We’ve been great… first couple weeks of tour have gone well. Stoked to have the new record out and to be playing more of the new stuff that we’ve been sitting on for so long.
Can you talk to us more about your most recent single “Why’d It Take So Long”?
“Why’d it Take So Long” was one of the first songs I wrote that was fully intended to be on this full-length after we released our EP ‘Act Accordingly’… we sort of just jammed on it at practice a few times until it started to come together. I originally wrote the intro as the sort of surf-y instrumental piece that comes in after the first chorus… however, I eventually changed my mind and thought the first line would be more compelling if it just dropped into full band right off the bat. That way when the post-chorus instrumental section does finally happen it would potentially hit harder, considering it only happens that one time and introduces and new variation on the chords. It decelerates the tune nicely into the relaxed feel of the second verse. The chorus just sort of happened naturally and felt right from the first melody I ad-libbed over it and the big, major sounding bridge is sort of my ode to My Morning Jacket, Band of Horses and some other great southern rock bands. Big harmonies over rockin’ guitars baby.
Did any event inspire you to write this song?
I think just going through life and having a bunch of failed relationships (not always the worst thing). I’ve learned from all of them, but sometimes it seems that there was never really supposed to be a relationship there to start. The concept of the song revolves around that idea: that a relationship is doomed from the beginning, yet there are enough distractions and attraction to sort of mask that. So “Why’d it Take So Long” to fall apart? However I end up learning from them and often times the person ends up having some sort of impact on my life at some point down the road. I think we’re all molded by our experiences, good and bad.
Any plans to release a video for the track?
Not as of now. But we will see! We work with a super talented director/videographer Kirby Sybert… so he may cook something up.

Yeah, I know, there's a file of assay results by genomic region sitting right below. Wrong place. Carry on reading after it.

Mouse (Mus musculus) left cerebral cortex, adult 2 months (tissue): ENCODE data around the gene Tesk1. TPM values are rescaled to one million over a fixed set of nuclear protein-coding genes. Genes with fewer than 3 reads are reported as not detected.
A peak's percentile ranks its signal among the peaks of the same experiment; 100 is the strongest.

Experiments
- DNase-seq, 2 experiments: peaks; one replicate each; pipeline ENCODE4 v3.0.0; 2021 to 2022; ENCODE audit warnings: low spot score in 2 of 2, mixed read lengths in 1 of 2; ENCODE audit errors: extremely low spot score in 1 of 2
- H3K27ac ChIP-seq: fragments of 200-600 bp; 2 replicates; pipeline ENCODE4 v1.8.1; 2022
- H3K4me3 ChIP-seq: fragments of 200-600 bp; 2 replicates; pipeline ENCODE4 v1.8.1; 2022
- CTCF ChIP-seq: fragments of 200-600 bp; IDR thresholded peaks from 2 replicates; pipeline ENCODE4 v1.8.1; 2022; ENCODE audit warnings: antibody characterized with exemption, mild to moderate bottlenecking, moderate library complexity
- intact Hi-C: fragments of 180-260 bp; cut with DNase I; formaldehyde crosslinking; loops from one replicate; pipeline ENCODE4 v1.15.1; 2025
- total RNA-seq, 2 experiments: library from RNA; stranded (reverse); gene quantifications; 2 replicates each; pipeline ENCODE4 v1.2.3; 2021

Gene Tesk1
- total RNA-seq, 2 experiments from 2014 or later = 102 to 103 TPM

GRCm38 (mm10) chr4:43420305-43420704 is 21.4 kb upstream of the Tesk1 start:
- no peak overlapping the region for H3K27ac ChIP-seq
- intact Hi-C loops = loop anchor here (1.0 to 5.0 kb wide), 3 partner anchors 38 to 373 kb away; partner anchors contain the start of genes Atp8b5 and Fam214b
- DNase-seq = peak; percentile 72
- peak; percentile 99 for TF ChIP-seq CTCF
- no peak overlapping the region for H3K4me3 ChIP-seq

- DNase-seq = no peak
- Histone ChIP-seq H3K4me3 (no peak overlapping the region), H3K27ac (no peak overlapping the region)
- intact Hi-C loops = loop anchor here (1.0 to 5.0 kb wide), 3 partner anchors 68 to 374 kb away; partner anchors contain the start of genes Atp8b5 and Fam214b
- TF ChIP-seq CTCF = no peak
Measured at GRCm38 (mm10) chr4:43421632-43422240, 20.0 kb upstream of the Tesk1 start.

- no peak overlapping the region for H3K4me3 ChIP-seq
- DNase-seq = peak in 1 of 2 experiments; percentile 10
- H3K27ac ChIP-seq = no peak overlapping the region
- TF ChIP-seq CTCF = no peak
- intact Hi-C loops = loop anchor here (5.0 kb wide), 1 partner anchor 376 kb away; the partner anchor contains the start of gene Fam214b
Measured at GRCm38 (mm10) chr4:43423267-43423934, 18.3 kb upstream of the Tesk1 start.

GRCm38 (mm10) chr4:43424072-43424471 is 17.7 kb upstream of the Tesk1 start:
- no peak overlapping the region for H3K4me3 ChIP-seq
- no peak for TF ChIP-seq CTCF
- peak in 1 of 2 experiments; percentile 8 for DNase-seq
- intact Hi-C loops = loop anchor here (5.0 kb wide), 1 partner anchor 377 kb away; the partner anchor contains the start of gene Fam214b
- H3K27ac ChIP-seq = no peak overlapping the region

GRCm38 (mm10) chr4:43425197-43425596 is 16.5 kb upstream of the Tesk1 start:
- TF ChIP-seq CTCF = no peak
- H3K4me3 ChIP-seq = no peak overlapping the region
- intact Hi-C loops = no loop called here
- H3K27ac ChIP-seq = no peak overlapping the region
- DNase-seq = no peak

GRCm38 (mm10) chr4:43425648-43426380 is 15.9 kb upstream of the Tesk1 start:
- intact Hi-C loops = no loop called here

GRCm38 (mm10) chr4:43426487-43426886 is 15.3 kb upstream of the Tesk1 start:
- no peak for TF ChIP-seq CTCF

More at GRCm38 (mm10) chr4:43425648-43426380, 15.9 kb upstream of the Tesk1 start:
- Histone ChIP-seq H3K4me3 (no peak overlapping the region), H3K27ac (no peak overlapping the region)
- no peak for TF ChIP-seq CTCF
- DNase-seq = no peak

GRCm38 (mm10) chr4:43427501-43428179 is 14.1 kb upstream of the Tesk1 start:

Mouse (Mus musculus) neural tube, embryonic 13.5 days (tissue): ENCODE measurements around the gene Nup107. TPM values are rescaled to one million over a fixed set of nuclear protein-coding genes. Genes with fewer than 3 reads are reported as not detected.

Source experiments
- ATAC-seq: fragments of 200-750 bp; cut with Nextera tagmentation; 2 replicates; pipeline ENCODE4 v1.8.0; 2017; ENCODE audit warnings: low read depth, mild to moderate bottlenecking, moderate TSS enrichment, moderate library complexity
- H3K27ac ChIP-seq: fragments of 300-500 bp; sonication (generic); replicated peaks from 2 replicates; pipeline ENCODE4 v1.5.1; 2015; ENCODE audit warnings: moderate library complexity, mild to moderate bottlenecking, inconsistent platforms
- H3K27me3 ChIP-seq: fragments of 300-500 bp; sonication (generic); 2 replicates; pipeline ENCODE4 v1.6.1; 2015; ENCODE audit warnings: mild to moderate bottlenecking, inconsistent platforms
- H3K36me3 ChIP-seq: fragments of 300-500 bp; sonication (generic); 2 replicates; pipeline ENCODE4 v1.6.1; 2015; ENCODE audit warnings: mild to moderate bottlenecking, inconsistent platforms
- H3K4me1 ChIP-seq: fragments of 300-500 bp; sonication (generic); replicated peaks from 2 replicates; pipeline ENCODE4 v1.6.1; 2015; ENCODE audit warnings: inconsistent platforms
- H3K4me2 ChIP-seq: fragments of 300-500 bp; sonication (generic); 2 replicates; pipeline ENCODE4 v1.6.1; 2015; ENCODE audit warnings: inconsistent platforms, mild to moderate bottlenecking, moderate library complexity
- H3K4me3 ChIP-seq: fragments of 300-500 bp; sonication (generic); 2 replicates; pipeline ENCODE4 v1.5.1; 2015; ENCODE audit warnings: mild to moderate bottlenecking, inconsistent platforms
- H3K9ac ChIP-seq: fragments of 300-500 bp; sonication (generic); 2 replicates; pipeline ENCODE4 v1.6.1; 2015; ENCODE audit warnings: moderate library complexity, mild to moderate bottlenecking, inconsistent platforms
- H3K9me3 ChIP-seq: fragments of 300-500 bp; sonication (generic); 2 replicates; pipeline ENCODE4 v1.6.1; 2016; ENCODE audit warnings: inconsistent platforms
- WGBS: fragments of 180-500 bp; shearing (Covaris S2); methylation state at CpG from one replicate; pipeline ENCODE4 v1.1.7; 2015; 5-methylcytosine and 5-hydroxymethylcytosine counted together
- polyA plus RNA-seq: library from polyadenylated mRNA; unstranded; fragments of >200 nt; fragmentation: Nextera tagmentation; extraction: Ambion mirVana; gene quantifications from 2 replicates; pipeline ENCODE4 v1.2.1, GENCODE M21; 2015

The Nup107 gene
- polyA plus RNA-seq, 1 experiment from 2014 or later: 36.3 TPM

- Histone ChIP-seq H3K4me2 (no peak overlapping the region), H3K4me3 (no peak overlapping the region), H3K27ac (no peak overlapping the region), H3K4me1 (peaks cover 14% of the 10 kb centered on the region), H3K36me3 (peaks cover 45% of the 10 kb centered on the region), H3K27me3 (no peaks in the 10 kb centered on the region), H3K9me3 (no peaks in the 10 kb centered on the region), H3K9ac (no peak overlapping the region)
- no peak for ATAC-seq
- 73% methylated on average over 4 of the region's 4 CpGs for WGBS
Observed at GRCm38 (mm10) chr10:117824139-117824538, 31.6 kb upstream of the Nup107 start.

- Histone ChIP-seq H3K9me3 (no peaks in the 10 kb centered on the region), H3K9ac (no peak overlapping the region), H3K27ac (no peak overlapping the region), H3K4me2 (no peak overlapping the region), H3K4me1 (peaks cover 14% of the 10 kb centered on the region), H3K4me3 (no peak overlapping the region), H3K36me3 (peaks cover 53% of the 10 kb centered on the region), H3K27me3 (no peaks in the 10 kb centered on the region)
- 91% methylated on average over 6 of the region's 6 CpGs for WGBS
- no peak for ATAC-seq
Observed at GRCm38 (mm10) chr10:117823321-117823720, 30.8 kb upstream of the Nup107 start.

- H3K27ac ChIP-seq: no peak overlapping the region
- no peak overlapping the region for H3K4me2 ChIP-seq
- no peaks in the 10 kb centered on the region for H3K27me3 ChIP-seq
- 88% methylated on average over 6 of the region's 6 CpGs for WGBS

The single comes off your new album Creatures – what’s the story behind the title?
The title “Creatures” came about after every song had already been recorded. It can be found in a line in the chorus of the track “Piece of the Pie” that states “I don’t mind creatures crawling on the walls behind me”. Other than the fact that we thought it sounded cool as an album title, I’ve thought more and more about what it means and why I even used that word in the first place. Really, we are all creatures. This band consists of 3 creatures, who have come together to create something. I’m sort of fascinated by the fact that 99.9% of the “creatures” on this planet are only really concerned with the basics; with survival. Yet ONE species of creatures constantly chases the extracurricular thrills in this world… MUSIC, art, film, sports – anything that makes you happy or takes you out of reality for that split second while you are engulfed in it. We’re all creatures… but we are interesting creatures at that.
How was the recording and writing process?
It was incredibly easy/positive.
We recorded the whole album ourselves. Shane Woods, our drummer, engineered the entire thing with help from our bassist Jeff Lucci, and we just sort of did it on our own time. It was great. We booked a week off the bat to bang out a bunch of bass and drum tracks… then, since we all live within a mile of the studio, it just sort of became this “okay who can do a few hours Thursday night?” sort of thing to finish all the overdubs. It was fun as hell and super freeing to be in complete control. The workflow was smooth and we all were getting pretty fired up about the tones and takes we were getting. It felt good to knock out a great take and feel the energy and hopefulness of everyone in the room. It was hard to know when it was really done… there’s always some “cool shit” you can add… or even take away. Kyle Pulley of Headroom Studios helped us a lot with those decisions in the mixing process and we’re all stoked on how the album ended up sounding.